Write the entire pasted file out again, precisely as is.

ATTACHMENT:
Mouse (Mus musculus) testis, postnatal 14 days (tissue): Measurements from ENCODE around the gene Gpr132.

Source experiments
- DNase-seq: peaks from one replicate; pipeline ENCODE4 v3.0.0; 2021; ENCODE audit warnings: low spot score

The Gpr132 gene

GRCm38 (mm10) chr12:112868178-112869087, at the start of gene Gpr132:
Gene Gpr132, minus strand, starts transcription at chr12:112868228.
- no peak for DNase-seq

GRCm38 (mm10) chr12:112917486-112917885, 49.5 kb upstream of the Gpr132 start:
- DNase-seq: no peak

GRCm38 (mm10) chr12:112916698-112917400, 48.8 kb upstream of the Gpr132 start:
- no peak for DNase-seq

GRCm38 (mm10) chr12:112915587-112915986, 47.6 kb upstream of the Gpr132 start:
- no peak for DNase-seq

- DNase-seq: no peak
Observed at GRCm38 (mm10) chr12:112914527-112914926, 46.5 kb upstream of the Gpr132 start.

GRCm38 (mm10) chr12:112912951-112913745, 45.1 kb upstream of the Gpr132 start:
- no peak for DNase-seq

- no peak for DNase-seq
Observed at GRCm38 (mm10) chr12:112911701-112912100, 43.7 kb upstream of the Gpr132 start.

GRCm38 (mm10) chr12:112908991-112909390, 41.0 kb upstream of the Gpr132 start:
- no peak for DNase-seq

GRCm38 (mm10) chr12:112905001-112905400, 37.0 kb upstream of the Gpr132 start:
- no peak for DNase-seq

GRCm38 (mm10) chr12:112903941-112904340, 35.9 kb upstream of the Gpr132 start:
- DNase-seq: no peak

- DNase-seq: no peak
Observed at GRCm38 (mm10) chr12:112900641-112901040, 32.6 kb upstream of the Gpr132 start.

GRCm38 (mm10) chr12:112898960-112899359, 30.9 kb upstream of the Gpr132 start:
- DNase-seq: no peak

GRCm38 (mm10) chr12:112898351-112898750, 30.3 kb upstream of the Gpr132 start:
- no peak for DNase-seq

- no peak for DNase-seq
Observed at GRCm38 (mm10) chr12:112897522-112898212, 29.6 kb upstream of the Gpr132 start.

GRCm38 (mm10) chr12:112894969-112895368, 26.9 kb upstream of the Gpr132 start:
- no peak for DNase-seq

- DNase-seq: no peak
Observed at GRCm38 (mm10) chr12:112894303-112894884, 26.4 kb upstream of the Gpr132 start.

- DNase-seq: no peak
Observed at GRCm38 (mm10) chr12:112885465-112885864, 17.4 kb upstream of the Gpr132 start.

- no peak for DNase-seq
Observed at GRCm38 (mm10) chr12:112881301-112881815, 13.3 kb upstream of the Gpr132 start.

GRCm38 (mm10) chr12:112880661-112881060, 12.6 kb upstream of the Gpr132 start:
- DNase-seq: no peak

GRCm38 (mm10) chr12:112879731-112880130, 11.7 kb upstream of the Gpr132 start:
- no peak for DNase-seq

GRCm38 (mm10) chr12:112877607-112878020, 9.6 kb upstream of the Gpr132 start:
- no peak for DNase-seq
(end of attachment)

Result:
Mouse (Mus musculus) testis, postnatal 14 days (tissue): Measurements from ENCODE around the gene Gpr132.

Source experiments
- DNase-seq: peaks from one replicate; pipeline ENCODE4 v3.0.0; 2021; ENCODE audit warnings: low spot score

The Gpr132 gene

GRCm38 (mm10) chr12:112868178-112869087, at the start of gene Gpr132:
Gene Gpr132, minus strand, starts transcription at chr12:112868228.
- no peak for DNase-seq

GRCm38 (mm10) chr12:112917486-112917885, 49.5 kb upstream of the Gpr132 start:
- DNase-seq: no peak

GRCm38 (mm10) chr12:112916698-112917400, 48.8 kb upstream of the Gpr132 start:
- no peak for DNase-seq

GRCm38 (mm10) chr12:112915587-112915986, 47.6 kb upstream of the Gpr132 start:
- no peak for DNase-seq

- DNase-seq: no peak
Observed at GRCm38 (mm10) chr12:112914527-112914926, 46.5 kb upstream of the Gpr132 start.

GRCm38 (mm10) chr12:112912951-112913745, 45.1 kb upstream of the Gpr132 start:
- no peak for DNase-seq

- no peak for DNase-seq
Observed at GRCm38 (mm10) chr12:112911701-112912100, 43.7 kb upstream of the Gpr132 start.

GRCm38 (mm10) chr12:112908991-112909390, 41.0 kb upstream of the Gpr132 start:
- no peak for DNase-seq

GRCm38 (mm10) chr12:112905001-112905400, 37.0 kb upstream of the Gpr132 start:
- no peak for DNase-seq

GRCm38 (mm10) chr12:112903941-112904340, 35.9 kb upstream of the Gpr132 start:
- DNase-seq: no peak

- DNase-seq: no peak
Observed at GRCm38 (mm10) chr12:112900641-112901040, 32.6 kb upstream of the Gpr132 start.

GRCm38 (mm10) chr12:112898960-112899359, 30.9 kb upstream of the Gpr132 start:
- DNase-seq: no peak

GRCm38 (mm10) chr12:112898351-112898750, 30.3 kb upstream of the Gpr132 start:
- no peak for DNase-seq

- no peak for DNase-seq
Observed at GRCm38 (mm10) chr12:112897522-112898212, 29.6 kb upstream of the Gpr132 start.

GRCm38 (mm10) chr12:112894969-112895368, 26.9 kb upstream of the Gpr132 start:
- no peak for DNase-seq

- DNase-seq: no peak
Observed at GRCm38 (mm10) chr12:112894303-112894884, 26.4 kb upstream of the Gpr132 start.

- DNase-seq: no peak
Observed at GRCm38 (mm10) chr12:112885465-112885864, 17.4 kb upstream of the Gpr132 start.

- no peak for DNase-seq
Observed at GRCm38 (mm10) chr12:112881301-112881815, 13.3 kb upstream of the Gpr132 start.

GRCm38 (mm10) chr12:112880661-112881060, 12.6 kb upstream of the Gpr132 start:
- DNase-seq: no peak

GRCm38 (mm10) chr12:112879731-112880130, 11.7 kb upstream of the Gpr132 start:
- no peak for DNase-seq

GRCm38 (mm10) chr12:112877607-112878020, 9.6 kb upstream of the Gpr132 start:
- no peak for DNase-seq